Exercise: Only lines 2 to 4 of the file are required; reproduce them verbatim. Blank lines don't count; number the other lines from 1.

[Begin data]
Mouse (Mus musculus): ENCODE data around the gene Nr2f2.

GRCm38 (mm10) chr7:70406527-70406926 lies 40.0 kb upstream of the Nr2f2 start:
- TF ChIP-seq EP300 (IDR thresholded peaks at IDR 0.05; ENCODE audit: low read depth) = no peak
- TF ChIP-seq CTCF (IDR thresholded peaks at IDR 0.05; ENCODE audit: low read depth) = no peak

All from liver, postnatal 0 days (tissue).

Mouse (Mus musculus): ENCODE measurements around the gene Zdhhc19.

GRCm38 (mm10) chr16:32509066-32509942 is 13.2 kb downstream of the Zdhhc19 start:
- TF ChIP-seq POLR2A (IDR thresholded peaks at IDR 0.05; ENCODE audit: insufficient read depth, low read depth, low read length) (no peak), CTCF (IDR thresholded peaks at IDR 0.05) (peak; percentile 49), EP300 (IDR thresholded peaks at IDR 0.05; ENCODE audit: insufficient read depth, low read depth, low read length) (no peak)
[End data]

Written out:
GRCm38 (mm10) chr7:70406527-70406926 lies 40.0 kb upstream of the Nr2f2 start:
- TF ChIP-seq EP300 (IDR thresholded peaks at IDR 0.05; ENCODE audit: low read depth) = no peak
- TF ChIP-seq CTCF (IDR thresholded peaks at IDR 0.05; ENCODE audit: low read depth) = no peak